Scientists to AGU: Drop Exxon Sponsorship. Graphic: The Natural History Museum

By Zahra Hirji,
22 February 2016

(InsideClimate News) – More than 100 geoscientists are calling on the American Geophysical Union to drop ExxonMobil as a sponsor of its annual earth science conference in response to the company's years of spreading climate denial views. The call appeared in an open letter posted Monday morning on a science website called The Natural History Museum.

The oil giant Exxon has a history of funding organizations that perpetuate climate misinformation and try to thwart policies that address climate change—in direct conflict with the earth science association's mission and funding policies, the scientists said in their letter to Margaret Leinen, president of the American Geophysical Union (AGU).

"AGU has established a long history of scientific excellence with its peer-reviewed publications and conferences, as well as a strong position statement on the urgency of climate action," the letter said. "But by allowing Exxon to appropriate AGU's institutional social license to help legitimize the company's climate misinformation, AGU is undermining its stated values as well as the work of its own members," it added.

Leinen responded in a post on AGU's blog. "The AGU Board of Directors will take up the questions raised in this letter at their upcoming meeting in April, and prior to that will carefully review the information that has been provided, and any additional information that becomes available in the meantime," Leinen wrote.

The scientists' letter cites an eight-month InsideClimate News investigation, which revealed that Exxon's own scientists conducted cutting-edge climate research in the late 1970s and 1980s before the company pivoted to directing campaigns that cast doubt on global warming science. [more]

Scientists Urge American Geophysical Union to Cut Ties With Exxon Over Climate Denial


22 February 2016

Contact: Ben Scandella, 206-276-2699,

108 scientists call on world’s largest Earth science organization  to reject ExxonMobil sponsorship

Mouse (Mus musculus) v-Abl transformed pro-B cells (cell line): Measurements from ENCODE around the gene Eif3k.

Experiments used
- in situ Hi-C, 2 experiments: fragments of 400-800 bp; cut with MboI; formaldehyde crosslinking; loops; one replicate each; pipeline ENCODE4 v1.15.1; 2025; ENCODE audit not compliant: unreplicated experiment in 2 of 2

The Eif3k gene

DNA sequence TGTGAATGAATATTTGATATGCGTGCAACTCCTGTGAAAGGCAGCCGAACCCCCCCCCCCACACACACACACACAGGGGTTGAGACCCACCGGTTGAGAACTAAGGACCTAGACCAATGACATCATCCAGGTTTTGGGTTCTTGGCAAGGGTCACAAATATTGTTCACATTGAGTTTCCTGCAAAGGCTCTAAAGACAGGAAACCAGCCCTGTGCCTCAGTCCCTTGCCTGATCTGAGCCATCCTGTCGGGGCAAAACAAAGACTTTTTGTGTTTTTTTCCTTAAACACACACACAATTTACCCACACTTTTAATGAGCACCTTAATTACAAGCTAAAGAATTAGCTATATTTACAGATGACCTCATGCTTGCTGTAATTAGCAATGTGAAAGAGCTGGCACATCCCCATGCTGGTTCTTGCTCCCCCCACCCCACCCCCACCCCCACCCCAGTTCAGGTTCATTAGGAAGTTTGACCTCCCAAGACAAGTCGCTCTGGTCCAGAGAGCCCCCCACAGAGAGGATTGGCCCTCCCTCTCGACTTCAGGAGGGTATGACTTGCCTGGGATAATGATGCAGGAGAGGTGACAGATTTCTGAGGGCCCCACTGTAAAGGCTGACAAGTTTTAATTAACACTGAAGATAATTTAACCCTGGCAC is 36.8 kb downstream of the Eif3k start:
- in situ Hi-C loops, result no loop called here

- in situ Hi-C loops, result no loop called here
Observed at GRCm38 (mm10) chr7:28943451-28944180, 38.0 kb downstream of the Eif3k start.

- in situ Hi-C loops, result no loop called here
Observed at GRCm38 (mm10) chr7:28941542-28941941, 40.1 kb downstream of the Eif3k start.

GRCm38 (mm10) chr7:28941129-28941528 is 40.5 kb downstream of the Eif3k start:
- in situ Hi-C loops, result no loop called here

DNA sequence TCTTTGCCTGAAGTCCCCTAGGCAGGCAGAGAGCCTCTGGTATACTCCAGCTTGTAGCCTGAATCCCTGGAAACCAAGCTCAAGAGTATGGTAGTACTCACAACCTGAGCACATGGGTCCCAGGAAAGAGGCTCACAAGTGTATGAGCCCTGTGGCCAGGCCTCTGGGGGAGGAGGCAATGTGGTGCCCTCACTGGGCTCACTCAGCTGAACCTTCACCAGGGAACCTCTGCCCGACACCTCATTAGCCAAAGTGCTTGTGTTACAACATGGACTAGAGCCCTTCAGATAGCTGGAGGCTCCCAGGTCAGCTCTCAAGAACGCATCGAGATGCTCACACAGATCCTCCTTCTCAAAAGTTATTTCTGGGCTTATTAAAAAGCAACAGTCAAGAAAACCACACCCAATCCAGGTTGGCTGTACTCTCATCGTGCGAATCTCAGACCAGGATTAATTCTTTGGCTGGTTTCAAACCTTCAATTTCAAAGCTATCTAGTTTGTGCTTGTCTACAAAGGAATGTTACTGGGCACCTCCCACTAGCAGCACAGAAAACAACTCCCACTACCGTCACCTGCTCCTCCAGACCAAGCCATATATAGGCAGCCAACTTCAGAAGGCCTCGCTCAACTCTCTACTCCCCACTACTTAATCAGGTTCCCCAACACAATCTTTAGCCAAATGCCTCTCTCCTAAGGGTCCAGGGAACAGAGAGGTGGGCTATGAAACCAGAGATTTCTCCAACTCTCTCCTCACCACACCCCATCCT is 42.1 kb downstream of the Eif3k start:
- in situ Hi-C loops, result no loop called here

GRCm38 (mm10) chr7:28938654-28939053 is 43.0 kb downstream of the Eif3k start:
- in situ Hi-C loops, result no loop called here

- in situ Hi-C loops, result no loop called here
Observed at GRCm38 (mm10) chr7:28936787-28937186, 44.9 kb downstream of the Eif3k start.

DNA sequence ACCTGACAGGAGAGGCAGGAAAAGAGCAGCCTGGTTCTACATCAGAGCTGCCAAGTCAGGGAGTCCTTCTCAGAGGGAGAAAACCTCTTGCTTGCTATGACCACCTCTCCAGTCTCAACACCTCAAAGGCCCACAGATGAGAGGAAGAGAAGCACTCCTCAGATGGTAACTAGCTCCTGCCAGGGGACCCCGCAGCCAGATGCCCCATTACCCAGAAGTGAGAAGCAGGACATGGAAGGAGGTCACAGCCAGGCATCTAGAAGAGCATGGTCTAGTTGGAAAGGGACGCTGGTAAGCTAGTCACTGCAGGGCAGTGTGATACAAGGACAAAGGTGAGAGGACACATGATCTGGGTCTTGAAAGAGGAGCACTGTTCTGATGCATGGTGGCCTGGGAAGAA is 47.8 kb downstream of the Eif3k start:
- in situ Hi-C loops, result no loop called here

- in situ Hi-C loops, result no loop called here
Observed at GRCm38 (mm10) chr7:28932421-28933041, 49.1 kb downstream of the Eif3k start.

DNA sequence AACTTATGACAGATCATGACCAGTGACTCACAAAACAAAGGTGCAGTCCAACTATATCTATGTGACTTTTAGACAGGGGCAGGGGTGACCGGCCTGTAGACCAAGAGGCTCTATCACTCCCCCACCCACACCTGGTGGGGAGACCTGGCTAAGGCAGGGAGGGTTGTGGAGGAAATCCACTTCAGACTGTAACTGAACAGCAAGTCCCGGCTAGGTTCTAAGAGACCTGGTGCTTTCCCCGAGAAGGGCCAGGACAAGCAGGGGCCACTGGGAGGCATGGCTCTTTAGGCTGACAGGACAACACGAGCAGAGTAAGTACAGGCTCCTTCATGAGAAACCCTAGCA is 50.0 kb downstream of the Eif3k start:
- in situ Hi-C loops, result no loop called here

Cambridge, MA – Today, more than 100* geoscientists sent a letter to the President of the American Geophysical Union (AGU) - the world’s largest association of Earth scientists - calling for an end to ExxonMobil sponsorship of AGU in a stand against climate science disinformation.

Signatories include leading AGU-member scientists such as former Director of the NASA Goddard Institute for Space Studies and renowned climatologist Professor James E. Hansen, former President of the American Association for the Advancement of Science and Harvard Professor James J. McCarthy, Penn State’s Earth System Science Center director Michael E. Mann, and author of Merchants of Doubt and Harvard Professor Naomi Oreskes, as well as other concerned geoscientists including Professor Hans Schellnhuber, CBE, who currently serves as Chair of the German government’s Advisory Council on Global Change and as a climate advisor to the Pope.

“As Earth scientists, we are deeply troubled by the well-documented complicity of ExxonMobil in climate denial and misinformation…By allowing Exxon to appropriate AGU’s institutional social license to help legitimize the company’s climate misinformation, AGU is undermining its stated values as well as the work of many of its own members,” states the letter.

In fact, AGU’s own Organizational Support Policy states that “AGU will not accept funding from organizational partners that promote and/or disseminate misinformation of science, or that fund organizations that publicly promote misinformation of science.” Despite this claim, the nearly 24,000 attendees of the AGU 2015 Fall meeting were greeted by a prominent display of gratitude for Exxon’s sponsorship.